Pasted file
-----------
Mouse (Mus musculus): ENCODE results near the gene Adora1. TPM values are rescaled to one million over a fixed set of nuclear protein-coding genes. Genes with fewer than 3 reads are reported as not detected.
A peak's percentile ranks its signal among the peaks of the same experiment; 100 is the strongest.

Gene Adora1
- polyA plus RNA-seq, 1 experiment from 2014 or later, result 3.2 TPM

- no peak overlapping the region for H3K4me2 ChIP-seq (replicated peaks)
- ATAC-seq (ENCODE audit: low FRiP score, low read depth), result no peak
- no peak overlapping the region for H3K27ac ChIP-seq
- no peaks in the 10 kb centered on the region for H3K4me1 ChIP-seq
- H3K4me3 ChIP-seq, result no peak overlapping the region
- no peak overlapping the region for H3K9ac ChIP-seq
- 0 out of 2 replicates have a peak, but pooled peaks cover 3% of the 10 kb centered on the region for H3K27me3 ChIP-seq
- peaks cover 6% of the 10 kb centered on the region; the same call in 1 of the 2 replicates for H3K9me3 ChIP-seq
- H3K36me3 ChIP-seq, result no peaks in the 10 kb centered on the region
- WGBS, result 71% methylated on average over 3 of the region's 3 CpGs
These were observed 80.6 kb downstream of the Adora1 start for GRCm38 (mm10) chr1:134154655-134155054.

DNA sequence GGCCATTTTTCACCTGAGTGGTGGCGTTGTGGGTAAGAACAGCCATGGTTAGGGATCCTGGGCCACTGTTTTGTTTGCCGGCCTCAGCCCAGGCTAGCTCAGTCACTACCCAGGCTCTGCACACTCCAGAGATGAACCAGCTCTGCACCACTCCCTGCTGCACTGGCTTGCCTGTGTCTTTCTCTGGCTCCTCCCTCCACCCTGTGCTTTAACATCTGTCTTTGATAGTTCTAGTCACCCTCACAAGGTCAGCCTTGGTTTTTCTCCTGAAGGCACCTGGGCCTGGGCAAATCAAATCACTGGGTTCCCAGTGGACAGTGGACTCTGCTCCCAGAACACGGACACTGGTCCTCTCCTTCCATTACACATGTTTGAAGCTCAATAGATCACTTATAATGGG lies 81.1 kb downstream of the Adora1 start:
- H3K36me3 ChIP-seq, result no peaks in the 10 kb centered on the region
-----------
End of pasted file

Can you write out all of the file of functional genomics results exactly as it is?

Mouse (Mus musculus): ENCODE results near the gene Adora1. TPM values are rescaled to one million over a fixed set of nuclear protein-coding genes. Genes with fewer than 3 reads are reported as not detected.
A peak's percentile ranks its signal among the peaks of the same experiment; 100 is the strongest.

Gene Adora1
- polyA plus RNA-seq, 1 experiment from 2014 or later, result 3.2 TPM

- no peak overlapping the region for H3K4me2 ChIP-seq (replicated peaks)
- ATAC-seq (ENCODE audit: low FRiP score, low read depth), result no peak
- no peak overlapping the region for H3K27ac ChIP-seq
- no peaks in the 10 kb centered on the region for H3K4me1 ChIP-seq
- H3K4me3 ChIP-seq, result no peak overlapping the region
- no peak overlapping the region for H3K9ac ChIP-seq
- 0 out of 2 replicates have a peak, but pooled peaks cover 3% of the 10 kb centered on the region for H3K27me3 ChIP-seq
- peaks cover 6% of the 10 kb centered on the region; the same call in 1 of the 2 replicates for H3K9me3 ChIP-seq
- H3K36me3 ChIP-seq, result no peaks in the 10 kb centered on the region
- WGBS, result 71% methylated on average over 3 of the region's 3 CpGs
These were observed 80.6 kb downstream of the Adora1 start for GRCm38 (mm10) chr1:134154655-134155054.

DNA sequence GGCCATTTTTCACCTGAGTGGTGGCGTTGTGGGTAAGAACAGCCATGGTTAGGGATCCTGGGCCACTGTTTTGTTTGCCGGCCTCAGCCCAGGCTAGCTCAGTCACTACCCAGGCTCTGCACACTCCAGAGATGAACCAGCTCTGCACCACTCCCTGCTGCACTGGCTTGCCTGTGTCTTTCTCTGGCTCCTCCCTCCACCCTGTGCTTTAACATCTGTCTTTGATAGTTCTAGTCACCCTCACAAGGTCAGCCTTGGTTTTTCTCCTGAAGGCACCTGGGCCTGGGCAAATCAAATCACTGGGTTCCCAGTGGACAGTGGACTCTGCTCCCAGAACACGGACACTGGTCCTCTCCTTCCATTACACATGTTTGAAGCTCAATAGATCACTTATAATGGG lies 81.1 kb downstream of the Adora1 start:
- H3K36me3 ChIP-seq, result no peaks in the 10 kb centered on the region